Prominent Virginia Beach attorney and House of Delegates candidate Tim Anderson filed a lawsuit against Governor Ralph Northam (D) on Wednesday over the 38th Senatorial District special election set for later this year.
The 38th District was previously occupied by the late Senator Ben Chafin, who died of COVID-19 complications at the beginning of the year, and on Tuesday Northam issued a March 23 date for the election to determine a replacement.
Filed by Anderson on behalf of a client that lives within the district, the lawsuit claims that the governor’s action was politically motivated and done to divest constituents from having representation during this year’s Senate session, which began Wednesday and is expected to last 30 days, according to the court complaint provided to The Virginia Star by Anderson.
The suit asks the court to order Northam to issue a new date for the special election as soon as possible, which would have to account for a 10-day waiting period as mandated by state law, so the new senator will still be able to take part in the legislative session, Anderson said in a Facebook video explaining the case.
Anderson said he believes there was adequate time for the governor to have set the election before the legislature convened since Northam waited until 11 days after Chafin’s death to choose the date.
Additionally, Anderson argues there is precedent since Northam set special elections with shorter time frames for the 2nd and 90th Districts of the House of Delegates last month after former legislators Joe Lindsay and Jennifer Carroll Foy resigned.
“There is literally no difference between a Senator or a Delegate when it comes to having a special election,” Anderson told The Star. “There’s no difference whatsoever, and the governor did the special election for the two delegates in December within [a month]. So, for him to need two and a half months there is no purpose for that other than to keep a likely Republican out of the Senate during the session this year.”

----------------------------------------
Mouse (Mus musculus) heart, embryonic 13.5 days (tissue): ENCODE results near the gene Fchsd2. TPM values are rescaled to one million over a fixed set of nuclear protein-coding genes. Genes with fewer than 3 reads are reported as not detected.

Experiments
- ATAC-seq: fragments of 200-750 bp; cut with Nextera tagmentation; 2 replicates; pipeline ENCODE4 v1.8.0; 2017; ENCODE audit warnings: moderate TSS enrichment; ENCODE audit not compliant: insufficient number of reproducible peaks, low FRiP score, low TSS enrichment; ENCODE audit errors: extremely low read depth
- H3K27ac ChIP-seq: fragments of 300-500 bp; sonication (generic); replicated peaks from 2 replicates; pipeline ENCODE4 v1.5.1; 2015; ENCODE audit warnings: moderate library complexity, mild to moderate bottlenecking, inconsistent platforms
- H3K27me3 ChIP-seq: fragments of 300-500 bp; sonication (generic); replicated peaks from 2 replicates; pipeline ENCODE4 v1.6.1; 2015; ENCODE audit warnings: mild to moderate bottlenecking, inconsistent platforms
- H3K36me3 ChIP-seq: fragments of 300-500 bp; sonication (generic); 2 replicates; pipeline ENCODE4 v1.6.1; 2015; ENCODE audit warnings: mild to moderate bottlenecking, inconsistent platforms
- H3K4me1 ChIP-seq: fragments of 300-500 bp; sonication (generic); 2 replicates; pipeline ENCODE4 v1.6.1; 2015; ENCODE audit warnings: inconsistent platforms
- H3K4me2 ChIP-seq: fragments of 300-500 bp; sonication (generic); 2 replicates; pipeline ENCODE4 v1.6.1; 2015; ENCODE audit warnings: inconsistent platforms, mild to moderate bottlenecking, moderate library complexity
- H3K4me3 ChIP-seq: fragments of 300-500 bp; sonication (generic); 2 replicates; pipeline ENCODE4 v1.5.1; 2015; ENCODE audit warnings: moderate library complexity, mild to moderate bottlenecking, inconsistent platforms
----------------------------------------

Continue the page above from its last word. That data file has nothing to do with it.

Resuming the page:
Northam is being represented in this case by the Office of the Attorney General, Anderson said.
The Star reached out to the governor’s office for comment on the lawsuit and the claims therein, but did not get a response before press time.
On Thursday afternoon, the case was taken up in the Dickenson County circuit court, but the governor’s lawyers asked for some time to prepare a reply. Now, the attorney general’s office has until Tuesday to file a petition and the final hearing will happen next Wednesday, according to Anderson.
Located in Southwest Virginia and encompassing several counties and cities, the 38th District is considered to be strongly Republican and has been represented by a conservative Senator since 2014, according to the Virginia Public Access Project (VPAP).
So far, six Republican candidates have entered the election to replace Chafin, according to VPAP.
“Ultimately, what is important is that if we prevail on Wednesday, there is a possibility that we could have a special election on February 2, which would put a replacement Senator in the mix with 10 to 11 days left in the session,” Anderson said. “It is very important to persist in this because you have [roughly] 212,000 people that have no representation right now, and we’re hoping to have a victory in this case next week for the people in the 38th.”
– – –
Jacob Taylor is a reporter at The Virginia Star and the Star News Digital Network. Follow Jacob on Twitter. Email tips to [email protected]
Background Photo “Virginia Capitol” by Anderskev. CC BY 3.0.